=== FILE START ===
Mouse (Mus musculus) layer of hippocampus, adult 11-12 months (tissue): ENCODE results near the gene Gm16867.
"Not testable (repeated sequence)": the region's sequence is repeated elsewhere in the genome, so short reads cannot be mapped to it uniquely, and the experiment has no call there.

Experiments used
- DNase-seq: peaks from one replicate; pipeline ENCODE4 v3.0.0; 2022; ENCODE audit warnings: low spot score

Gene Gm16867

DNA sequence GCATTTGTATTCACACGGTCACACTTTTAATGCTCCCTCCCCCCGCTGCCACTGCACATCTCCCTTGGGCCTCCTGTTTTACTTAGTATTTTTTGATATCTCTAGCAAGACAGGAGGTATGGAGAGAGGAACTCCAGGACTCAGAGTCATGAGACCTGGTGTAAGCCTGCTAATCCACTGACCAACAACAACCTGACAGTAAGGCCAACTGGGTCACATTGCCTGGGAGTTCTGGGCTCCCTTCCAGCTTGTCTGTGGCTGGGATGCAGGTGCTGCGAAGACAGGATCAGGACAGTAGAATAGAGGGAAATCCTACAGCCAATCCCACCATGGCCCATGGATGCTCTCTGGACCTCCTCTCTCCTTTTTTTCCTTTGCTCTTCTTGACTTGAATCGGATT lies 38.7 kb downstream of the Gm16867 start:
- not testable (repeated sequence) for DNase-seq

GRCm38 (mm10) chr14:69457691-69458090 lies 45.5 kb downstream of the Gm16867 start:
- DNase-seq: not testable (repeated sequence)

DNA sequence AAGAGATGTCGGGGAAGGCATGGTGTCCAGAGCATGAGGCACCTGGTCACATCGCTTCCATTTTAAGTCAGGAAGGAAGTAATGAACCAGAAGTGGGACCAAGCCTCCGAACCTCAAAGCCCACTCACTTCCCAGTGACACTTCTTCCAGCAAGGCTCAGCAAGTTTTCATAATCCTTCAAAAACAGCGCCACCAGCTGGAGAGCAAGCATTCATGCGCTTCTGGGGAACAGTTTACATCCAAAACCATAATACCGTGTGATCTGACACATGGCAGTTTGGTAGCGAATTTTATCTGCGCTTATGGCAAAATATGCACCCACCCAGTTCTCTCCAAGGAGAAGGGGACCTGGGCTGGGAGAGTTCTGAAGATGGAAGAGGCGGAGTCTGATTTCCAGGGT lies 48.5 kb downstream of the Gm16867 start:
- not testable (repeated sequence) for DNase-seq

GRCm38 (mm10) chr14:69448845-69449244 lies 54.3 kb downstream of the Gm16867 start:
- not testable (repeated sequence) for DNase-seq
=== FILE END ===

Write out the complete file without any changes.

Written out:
Mouse (Mus musculus) layer of hippocampus, adult 11-12 months (tissue): ENCODE results near the gene Gm16867.
"Not testable (repeated sequence)": the region's sequence is repeated elsewhere in the genome, so short reads cannot be mapped to it uniquely, and the experiment has no call there.

Experiments used
- DNase-seq: peaks from one replicate; pipeline ENCODE4 v3.0.0; 2022; ENCODE audit warnings: low spot score

Gene Gm16867

DNA sequence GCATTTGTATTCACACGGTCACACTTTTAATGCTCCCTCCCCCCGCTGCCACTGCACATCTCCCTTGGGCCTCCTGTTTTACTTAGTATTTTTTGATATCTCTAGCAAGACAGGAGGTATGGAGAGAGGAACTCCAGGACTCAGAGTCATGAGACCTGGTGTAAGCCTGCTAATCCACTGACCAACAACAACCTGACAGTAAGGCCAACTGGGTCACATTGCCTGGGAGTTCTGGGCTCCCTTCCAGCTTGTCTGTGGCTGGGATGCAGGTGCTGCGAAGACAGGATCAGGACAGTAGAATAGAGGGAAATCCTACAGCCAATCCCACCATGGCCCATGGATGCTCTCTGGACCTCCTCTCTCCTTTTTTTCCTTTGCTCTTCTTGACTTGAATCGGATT lies 38.7 kb downstream of the Gm16867 start:
- not testable (repeated sequence) for DNase-seq

GRCm38 (mm10) chr14:69457691-69458090 lies 45.5 kb downstream of the Gm16867 start:
- DNase-seq: not testable (repeated sequence)

DNA sequence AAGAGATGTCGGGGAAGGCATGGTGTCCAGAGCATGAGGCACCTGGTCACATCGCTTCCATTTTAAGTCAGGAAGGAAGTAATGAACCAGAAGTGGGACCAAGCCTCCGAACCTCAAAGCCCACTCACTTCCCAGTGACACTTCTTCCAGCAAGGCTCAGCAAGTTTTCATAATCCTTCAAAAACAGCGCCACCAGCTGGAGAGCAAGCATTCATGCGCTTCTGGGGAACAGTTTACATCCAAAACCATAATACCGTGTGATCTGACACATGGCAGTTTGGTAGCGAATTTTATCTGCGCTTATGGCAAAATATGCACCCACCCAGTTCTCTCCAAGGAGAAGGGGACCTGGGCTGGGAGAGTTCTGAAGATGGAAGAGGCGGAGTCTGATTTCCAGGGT lies 48.5 kb downstream of the Gm16867 start:
- not testable (repeated sequence) for DNase-seq

GRCm38 (mm10) chr14:69448845-69449244 lies 54.3 kb downstream of the Gm16867 start:
- not testable (repeated sequence) for DNase-seq